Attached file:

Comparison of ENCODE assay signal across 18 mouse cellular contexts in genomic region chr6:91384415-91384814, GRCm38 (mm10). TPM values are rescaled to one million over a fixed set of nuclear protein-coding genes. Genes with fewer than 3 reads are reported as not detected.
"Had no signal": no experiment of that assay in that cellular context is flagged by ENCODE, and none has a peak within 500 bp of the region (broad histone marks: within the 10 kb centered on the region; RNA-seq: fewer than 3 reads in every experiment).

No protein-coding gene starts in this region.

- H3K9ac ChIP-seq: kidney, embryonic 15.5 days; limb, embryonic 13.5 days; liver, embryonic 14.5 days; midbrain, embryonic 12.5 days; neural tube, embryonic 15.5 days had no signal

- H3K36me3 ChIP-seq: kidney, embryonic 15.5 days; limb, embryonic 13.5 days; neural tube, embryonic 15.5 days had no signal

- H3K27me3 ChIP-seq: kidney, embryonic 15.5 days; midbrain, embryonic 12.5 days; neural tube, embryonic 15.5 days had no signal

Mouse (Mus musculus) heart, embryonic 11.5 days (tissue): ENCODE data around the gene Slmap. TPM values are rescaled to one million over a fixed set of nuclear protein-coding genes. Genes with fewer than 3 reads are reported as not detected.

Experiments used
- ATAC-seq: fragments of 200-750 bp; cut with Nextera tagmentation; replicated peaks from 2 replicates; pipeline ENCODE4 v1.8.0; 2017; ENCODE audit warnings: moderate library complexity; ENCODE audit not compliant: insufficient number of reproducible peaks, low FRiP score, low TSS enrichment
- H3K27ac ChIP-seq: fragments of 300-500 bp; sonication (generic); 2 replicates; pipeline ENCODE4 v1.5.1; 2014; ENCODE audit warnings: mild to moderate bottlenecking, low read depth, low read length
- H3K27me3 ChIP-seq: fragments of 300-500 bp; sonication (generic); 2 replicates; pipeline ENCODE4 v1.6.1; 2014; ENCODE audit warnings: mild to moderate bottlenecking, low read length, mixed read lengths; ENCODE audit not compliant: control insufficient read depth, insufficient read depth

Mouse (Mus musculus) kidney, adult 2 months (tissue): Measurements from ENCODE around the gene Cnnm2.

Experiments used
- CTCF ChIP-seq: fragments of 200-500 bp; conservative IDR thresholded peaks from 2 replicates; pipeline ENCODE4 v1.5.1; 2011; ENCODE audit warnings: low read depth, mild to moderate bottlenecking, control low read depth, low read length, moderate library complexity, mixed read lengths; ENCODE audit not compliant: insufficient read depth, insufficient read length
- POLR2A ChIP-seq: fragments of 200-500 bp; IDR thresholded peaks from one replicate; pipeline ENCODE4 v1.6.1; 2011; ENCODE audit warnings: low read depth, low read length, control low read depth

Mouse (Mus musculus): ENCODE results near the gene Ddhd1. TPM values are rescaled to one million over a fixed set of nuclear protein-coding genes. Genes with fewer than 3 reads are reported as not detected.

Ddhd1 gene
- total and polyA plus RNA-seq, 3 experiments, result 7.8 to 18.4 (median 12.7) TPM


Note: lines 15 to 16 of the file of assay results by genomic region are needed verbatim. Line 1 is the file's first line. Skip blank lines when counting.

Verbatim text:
- POLR2A ChIP-seq: fragments of 200-500 bp; IDR thresholded peaks from one replicate; pipeline ENCODE4 v1.6.1; 2011; ENCODE audit warnings: low read depth, low read length, control low read depth

Mouse (Mus musculus): ENCODE results near the gene Ddhd1. TPM values are rescaled to one million over a fixed set of nuclear protein-coding genes. Genes with fewer than 3 reads are reported as not detected.